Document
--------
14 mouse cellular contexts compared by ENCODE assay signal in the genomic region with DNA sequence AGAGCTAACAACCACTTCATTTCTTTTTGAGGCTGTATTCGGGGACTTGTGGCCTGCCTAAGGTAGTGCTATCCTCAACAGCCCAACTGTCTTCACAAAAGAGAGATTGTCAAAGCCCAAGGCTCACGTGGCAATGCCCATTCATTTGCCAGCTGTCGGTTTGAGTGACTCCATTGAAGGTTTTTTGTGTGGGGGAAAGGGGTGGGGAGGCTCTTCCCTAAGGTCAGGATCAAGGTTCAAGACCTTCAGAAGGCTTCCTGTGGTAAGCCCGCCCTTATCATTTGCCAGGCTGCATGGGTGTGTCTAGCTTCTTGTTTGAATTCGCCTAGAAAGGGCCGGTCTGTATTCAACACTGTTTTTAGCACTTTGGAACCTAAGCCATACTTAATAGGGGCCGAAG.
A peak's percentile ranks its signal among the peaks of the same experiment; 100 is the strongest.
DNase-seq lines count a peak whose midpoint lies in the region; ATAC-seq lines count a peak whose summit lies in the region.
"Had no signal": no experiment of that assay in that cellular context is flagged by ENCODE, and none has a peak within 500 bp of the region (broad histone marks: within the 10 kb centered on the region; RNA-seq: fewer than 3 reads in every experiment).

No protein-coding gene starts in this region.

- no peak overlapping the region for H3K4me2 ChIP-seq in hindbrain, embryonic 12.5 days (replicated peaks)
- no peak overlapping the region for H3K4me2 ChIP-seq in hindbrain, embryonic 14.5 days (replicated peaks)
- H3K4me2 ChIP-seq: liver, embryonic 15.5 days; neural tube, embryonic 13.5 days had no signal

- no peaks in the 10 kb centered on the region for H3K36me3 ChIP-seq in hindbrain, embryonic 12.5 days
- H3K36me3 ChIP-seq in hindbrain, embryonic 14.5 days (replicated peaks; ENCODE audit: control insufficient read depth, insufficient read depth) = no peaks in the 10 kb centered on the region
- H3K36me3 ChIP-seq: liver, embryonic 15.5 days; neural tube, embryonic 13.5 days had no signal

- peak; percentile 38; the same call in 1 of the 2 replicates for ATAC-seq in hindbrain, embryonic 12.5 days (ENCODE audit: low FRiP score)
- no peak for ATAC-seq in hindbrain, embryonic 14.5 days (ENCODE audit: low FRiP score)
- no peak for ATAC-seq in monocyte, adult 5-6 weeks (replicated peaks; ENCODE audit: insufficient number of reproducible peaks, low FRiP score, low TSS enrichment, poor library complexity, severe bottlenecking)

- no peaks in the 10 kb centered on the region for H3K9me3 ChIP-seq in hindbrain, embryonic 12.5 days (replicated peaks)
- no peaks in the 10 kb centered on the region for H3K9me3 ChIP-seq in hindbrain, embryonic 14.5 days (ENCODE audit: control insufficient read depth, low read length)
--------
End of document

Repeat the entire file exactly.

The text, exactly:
14 mouse cellular contexts compared by ENCODE assay signal in the genomic region with DNA sequence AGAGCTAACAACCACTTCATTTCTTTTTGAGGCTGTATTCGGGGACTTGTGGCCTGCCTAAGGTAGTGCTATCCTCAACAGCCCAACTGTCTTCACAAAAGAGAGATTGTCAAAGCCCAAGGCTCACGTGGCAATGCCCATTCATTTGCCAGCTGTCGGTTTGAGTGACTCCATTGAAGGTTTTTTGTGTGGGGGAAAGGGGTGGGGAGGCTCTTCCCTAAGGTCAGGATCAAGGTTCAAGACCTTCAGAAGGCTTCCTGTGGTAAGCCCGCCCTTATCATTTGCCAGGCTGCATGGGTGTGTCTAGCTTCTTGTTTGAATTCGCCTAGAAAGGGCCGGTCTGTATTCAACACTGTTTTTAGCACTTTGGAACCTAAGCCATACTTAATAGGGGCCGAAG.
A peak's percentile ranks its signal among the peaks of the same experiment; 100 is the strongest.
DNase-seq lines count a peak whose midpoint lies in the region; ATAC-seq lines count a peak whose summit lies in the region.
"Had no signal": no experiment of that assay in that cellular context is flagged by ENCODE, and none has a peak within 500 bp of the region (broad histone marks: within the 10 kb centered on the region; RNA-seq: fewer than 3 reads in every experiment).

No protein-coding gene starts in this region.

- no peak overlapping the region for H3K4me2 ChIP-seq in hindbrain, embryonic 12.5 days (replicated peaks)
- no peak overlapping the region for H3K4me2 ChIP-seq in hindbrain, embryonic 14.5 days (replicated peaks)
- H3K4me2 ChIP-seq: liver, embryonic 15.5 days; neural tube, embryonic 13.5 days had no signal

- no peaks in the 10 kb centered on the region for H3K36me3 ChIP-seq in hindbrain, embryonic 12.5 days
- H3K36me3 ChIP-seq in hindbrain, embryonic 14.5 days (replicated peaks; ENCODE audit: control insufficient read depth, insufficient read depth) = no peaks in the 10 kb centered on the region
- H3K36me3 ChIP-seq: liver, embryonic 15.5 days; neural tube, embryonic 13.5 days had no signal

- peak; percentile 38; the same call in 1 of the 2 replicates for ATAC-seq in hindbrain, embryonic 12.5 days (ENCODE audit: low FRiP score)
- no peak for ATAC-seq in hindbrain, embryonic 14.5 days (ENCODE audit: low FRiP score)
- no peak for ATAC-seq in monocyte, adult 5-6 weeks (replicated peaks; ENCODE audit: insufficient number of reproducible peaks, low FRiP score, low TSS enrichment, poor library complexity, severe bottlenecking)

- no peaks in the 10 kb centered on the region for H3K9me3 ChIP-seq in hindbrain, embryonic 12.5 days (replicated peaks)
- no peaks in the 10 kb centered on the region for H3K9me3 ChIP-seq in hindbrain, embryonic 14.5 days (ENCODE audit: control insufficient read depth, low read length)